Fast, furious and wild Nacra 17 ride at Rio 2016

Sailing, Sports — By on August 2, 2016 at 4:15 AM
Echavarri and Pacheco

Echavarri and Pacheco

 

The Mixed Multihull (Nacra 17) will make its Olympic debut at Rio 2016 and a fast, furious, wild ride could be on the cards for the 20-boat fleet in Brazil.

 

When the wind and waves are up, the Nacra 17, the fastest Olympic boat, flies around the race course and sometimes, literally. Physically demanding, the Nacra 17 can often be a wild beast to tame but for the 40 Olympic athletes in the 20-boat fleet they make it look easy. In fact, the Nacra 17 is only one of three sports where men and women compete on a field of play directly against each other for a single team, the others being Tennis and Badminton.

 

WATCH the Nacra 17 fly when the wind is up.

French sailors Besson and Riou

French sailors Besson and Riou

Racing commences on Wednesday 10 August at 13:00 local time on the Pao de Acucar racing area and the fleet is packed full of exceptional sporting talents, Olympic medallists and World Champions.

France’s Billy Besson and Marie Riou have dominated the Rio 2016 Olympic quadrennial, winning all four of the World Championship titles along the way, the first time this feat had been achieved in an Olympic cycle. That was until Peter Burling and Blair Tuke (NZL) did it the same day in the 49er.

LEARN more about the new Mixed Mutihull, the Nacra 17

The impressive haul of world titles ensures that the French, and Kiwis, enter Rio 2016 marked as favourites in their respective fleets.

Besson will be making his Olympic debut in Rio but for Riou, it will be her second after sailing in the Women’s Match Racing event at London 2012. Olympic familiarity is often invaluable and athletes across all sports can sometimes be overcome by the scale of it all but that does not seem to be the case for the French duo.

Nacra 17 fleet

Nacra 17 fleet

“Together we have experience,” explained Riou, “Billy is the king of the catamaran and I bring my knowledge from all the disciplines of sailing that I have practiced. If we can be in harmony, this will give us a little bit more compared to our opponents.

“The Olympic Games is the grail; it is the final outcome of an Olympic project. Following the first world title, we started to think it was possible and then months passed by at breakneck speed.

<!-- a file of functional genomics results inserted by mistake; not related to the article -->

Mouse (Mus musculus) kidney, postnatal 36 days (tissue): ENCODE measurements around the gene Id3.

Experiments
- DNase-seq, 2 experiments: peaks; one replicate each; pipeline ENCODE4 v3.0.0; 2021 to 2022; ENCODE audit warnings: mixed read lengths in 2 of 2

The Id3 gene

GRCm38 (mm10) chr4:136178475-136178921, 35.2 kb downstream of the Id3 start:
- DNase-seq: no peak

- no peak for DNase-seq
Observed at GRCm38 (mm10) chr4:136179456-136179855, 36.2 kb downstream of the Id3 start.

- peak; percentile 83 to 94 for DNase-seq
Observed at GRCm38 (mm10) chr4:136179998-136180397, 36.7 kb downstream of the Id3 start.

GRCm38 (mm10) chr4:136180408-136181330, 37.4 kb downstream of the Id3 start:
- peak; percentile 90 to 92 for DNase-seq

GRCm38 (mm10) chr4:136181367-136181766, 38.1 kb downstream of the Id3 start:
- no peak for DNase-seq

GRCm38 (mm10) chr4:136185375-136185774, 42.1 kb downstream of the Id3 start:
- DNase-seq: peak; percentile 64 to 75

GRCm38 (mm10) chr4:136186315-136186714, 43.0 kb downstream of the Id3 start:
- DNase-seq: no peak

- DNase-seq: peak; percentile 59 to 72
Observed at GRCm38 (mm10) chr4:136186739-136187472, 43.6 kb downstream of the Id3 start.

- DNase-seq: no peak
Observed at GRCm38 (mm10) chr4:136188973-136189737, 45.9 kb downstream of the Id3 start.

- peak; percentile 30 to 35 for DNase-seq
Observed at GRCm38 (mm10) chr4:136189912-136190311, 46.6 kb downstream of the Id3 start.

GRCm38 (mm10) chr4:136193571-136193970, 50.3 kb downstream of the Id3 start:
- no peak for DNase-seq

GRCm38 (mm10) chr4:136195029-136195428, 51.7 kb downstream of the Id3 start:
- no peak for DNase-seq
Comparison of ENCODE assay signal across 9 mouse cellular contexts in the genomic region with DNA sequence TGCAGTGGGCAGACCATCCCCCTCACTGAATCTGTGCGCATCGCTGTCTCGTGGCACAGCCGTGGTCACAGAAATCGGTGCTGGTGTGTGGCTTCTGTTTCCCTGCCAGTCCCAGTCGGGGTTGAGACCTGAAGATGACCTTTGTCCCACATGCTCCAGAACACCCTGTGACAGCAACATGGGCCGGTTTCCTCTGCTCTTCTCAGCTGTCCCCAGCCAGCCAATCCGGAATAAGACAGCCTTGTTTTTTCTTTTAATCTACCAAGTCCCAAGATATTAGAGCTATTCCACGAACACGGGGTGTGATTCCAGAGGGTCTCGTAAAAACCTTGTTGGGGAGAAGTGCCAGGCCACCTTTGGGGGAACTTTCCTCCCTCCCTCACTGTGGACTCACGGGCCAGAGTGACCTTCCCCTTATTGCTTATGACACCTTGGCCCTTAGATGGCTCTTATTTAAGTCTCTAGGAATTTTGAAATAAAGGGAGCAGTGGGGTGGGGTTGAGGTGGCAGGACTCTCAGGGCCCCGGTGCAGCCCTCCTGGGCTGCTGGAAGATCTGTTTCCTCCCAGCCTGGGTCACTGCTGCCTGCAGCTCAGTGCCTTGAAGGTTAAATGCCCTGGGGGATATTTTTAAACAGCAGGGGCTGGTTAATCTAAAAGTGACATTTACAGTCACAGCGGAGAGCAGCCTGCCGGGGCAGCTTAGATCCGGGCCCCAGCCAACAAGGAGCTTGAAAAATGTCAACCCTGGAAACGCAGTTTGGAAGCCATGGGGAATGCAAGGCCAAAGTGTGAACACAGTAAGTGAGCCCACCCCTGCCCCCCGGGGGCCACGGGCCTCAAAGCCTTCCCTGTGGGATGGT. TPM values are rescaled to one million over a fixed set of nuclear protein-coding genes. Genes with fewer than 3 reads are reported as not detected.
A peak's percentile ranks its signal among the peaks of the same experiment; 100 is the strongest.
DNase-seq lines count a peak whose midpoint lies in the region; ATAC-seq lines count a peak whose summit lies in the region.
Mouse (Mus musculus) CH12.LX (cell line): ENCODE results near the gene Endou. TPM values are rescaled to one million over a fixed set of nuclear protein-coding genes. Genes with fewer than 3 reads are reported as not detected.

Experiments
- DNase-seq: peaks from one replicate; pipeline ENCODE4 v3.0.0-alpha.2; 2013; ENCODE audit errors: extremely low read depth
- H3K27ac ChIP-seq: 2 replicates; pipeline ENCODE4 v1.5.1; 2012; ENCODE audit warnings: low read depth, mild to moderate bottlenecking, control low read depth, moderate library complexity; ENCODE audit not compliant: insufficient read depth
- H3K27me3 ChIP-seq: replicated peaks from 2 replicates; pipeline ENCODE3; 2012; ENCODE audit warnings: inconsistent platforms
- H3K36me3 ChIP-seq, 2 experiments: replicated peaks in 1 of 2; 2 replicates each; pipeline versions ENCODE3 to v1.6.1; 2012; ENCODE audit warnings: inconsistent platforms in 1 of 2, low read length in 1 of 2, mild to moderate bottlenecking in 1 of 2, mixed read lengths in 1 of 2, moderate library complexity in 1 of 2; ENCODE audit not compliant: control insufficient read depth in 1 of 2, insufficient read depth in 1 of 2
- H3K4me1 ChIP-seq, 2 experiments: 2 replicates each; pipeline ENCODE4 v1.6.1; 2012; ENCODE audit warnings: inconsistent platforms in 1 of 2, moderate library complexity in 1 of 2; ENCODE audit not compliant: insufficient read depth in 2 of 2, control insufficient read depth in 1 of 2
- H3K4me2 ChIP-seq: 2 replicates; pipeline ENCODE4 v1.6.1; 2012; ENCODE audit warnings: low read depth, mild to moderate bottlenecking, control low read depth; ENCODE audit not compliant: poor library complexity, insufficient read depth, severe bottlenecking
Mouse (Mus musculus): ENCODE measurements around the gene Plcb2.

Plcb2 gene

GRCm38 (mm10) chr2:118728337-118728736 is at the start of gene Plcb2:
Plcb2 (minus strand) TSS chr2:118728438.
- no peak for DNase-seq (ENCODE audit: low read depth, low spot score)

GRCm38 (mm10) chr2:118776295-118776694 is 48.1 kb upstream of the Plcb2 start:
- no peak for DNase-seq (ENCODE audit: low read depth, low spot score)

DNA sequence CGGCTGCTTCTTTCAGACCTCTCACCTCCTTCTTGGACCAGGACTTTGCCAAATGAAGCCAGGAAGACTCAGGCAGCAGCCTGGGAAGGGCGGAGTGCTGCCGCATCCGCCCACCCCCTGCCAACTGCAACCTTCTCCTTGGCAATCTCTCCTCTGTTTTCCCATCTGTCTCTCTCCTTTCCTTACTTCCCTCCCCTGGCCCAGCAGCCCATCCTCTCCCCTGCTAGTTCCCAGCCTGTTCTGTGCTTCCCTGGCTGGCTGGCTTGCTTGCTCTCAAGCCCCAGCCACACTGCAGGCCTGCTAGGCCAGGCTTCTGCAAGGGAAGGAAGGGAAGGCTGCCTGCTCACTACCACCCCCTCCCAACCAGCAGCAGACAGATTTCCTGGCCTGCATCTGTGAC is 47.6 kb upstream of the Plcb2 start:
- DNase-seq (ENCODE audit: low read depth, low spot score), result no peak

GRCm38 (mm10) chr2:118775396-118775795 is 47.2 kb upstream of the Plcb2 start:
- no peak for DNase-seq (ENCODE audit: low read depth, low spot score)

“Today we have four world titles and the story is not over yet.”

Besson added, “We have to go for a performance. I struggle to realise everything we have achieved since the start. We are in our element, we do what we love and what we can do. Our goal is to continue our momentum and clinch the most beautiful medal in Rio.”

Besson and Riou won gold at the first Olympic Test Event in 2014 but they came undone in 2015, losing out to Jason Waterhouse and Lisa Darmanin (AUS) who showed their worth on Olympic waters.

Jason Waterhouse and Lisa Darmanin

Jason Waterhouse and Lisa Darmanin

The Australians have consistently been at the front of the fleet since and have confidence, “My goal is to execute my peak performance which I firmly believe is gold medal worthy,” explained Waterhouse. “Managing the environment and pressures of such a pinnacle event, I think, is not a threat to us.

“I see it more as an opportunity to make better gains over my competitors. We have a strong, competitive fleet. My top picks are France, Denmark, Spain, Italy and the Netherlands who are medal contenders.

“I am looking forward to embracing the fierce competition with them.”

Darmanin added, “Based off the past results the French team is probably the biggest threat but you can’t rule any one out in this fleet, we have many past medallists and Olympians from other classes that are now racing the Nacra 17 so there is a lot of depth in the fleet and it’s going to be a close week of racing.”

The road to an Olympic Games in sailing is a four-year process, combing numerous World Championships, Sailing World Cups and Continental Championships but the final few months is always critical in a sailor’s preparations.

Spain’s Fernando Echavarri and Tara Pacheco have hit the right note in the last few months to build up to Rio after partnering up towards the end of 2014. They claimed gold at Sailing World Cup Hyeres in a competitive fleet earlier this year and are now viewed as contenders.

“We are well prepared,” said Echavarri. “We have been testing all the equipment and everything is fine, we just need to adjust some little details. Our preparation hasn’t been that long, that’s why our progression has been from less to more and now we arrive at Rio 2016 in our best shape.

“Our idea is to be in the fight, we are very happy and we are keen to race. What’s sure is that we are going to give it our all, as ever.”

Further contenders include Argentina’s two-time Olympic medallist Santiago Lange sailing with Cecilia Carranza Saroli (ARG), Thomas Zajac and Tanja Frank (AUT), Allan Norregaard and Anette Viborg Andreasen (DEN), Ben Saxton and Nicola Groves (GBR), Mandy Mulder and Coen de Koning (NED), Gemma Jonas and Jason Saunders (NZL) and Matias Buhler and Nathalie Brugger (SUI).

The Pao de Acucar racing area will host the first Nacra 17 races on Wednesday 10 August at 13:00 local time. Racing will conclude on the same racing area with the Medal Race onTuesday 16 August.

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